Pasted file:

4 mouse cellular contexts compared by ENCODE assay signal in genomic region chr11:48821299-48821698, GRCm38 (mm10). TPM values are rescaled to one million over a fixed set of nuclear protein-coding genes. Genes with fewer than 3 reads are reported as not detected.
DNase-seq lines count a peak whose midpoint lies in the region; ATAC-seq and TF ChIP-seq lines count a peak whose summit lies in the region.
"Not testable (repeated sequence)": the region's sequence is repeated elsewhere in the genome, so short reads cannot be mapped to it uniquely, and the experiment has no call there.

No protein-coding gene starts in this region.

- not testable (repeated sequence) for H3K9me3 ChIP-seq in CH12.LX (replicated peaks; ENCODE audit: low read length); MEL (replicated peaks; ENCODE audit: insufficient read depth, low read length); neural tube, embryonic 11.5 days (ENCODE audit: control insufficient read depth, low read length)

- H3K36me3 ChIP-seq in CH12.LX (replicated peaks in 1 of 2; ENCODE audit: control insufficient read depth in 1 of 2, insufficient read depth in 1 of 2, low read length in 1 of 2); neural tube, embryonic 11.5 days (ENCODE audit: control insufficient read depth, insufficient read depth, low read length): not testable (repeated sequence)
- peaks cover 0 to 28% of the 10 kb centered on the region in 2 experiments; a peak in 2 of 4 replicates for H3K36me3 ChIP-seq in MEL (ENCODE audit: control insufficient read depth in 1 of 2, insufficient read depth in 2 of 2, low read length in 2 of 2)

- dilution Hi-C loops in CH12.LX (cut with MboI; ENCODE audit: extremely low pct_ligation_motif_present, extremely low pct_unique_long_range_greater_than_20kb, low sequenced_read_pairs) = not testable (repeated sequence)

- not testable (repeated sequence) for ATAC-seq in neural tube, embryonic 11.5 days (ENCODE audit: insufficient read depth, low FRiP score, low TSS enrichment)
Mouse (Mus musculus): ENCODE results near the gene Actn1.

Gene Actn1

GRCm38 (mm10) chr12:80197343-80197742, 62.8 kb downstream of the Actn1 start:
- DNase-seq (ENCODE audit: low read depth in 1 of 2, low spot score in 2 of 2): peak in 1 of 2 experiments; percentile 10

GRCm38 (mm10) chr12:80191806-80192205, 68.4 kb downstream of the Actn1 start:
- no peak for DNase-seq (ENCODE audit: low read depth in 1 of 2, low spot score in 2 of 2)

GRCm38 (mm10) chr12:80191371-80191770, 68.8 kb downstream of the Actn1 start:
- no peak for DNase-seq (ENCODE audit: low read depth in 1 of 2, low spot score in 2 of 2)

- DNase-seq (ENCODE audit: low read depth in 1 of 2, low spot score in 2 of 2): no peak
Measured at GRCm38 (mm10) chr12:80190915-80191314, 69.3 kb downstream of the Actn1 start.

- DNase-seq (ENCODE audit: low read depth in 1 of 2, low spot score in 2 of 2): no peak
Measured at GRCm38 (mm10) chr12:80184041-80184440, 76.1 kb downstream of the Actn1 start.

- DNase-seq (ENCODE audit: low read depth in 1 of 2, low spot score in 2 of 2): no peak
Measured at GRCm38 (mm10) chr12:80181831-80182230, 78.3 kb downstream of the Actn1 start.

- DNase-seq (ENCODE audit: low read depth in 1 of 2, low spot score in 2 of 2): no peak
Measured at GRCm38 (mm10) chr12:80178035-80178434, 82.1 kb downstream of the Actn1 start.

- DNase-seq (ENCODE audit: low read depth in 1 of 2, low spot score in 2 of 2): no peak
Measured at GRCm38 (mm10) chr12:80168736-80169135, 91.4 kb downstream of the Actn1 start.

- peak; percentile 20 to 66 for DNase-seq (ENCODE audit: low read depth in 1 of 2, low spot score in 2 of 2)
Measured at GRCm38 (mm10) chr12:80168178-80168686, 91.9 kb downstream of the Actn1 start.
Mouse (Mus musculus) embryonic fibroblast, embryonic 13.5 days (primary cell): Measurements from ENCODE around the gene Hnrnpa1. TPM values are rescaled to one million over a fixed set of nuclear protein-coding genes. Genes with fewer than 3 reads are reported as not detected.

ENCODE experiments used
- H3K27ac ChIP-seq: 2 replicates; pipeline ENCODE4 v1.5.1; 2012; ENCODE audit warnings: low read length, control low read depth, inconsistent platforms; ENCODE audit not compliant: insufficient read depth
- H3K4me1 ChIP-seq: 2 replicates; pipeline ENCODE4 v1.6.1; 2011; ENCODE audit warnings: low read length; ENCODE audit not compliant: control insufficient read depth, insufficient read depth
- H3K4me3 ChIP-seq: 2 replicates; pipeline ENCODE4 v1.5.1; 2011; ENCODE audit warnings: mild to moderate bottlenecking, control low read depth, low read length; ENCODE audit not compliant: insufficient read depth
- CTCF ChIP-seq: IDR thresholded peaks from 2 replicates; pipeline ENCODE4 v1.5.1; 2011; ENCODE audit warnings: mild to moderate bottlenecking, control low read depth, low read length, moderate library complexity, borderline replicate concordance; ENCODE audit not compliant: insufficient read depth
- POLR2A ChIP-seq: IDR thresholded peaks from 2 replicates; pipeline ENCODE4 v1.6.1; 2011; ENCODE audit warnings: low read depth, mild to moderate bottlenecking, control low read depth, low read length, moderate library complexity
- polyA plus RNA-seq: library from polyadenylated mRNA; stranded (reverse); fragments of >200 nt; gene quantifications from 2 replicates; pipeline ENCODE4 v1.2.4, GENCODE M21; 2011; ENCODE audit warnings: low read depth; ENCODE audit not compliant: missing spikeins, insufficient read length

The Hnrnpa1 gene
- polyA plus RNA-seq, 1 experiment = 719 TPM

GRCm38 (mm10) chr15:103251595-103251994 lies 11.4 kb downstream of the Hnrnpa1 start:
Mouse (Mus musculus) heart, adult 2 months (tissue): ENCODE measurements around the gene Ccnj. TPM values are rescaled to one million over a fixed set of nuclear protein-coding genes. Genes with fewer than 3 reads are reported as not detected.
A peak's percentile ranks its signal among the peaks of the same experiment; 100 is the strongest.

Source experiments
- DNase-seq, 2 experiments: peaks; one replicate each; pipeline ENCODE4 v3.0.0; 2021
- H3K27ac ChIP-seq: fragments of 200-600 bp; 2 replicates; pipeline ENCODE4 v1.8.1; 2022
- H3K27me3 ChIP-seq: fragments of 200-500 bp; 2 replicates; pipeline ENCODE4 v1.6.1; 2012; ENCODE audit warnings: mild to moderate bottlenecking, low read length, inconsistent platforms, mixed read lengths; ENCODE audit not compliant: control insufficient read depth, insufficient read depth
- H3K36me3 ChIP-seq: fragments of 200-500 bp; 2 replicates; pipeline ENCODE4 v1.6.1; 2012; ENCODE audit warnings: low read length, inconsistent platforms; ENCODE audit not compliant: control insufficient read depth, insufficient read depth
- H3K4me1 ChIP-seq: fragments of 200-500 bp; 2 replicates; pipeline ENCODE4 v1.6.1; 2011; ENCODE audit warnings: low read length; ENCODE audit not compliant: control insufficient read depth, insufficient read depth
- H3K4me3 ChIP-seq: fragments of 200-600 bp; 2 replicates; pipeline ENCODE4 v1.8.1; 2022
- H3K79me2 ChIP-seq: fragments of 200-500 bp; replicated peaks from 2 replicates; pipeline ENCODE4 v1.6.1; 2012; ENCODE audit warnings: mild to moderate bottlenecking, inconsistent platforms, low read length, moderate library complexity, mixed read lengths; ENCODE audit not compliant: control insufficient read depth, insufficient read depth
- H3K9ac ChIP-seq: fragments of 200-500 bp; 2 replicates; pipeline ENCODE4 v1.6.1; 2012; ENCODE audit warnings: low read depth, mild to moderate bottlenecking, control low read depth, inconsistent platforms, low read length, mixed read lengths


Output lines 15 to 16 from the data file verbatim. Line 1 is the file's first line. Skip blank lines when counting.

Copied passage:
- no peak for DNase-seq (ENCODE audit: low read depth in 1 of 2, low spot score in 2 of 2)

GRCm38 (mm10) chr12:80191371-80191770, 68.8 kb downstream of the Actn1 start: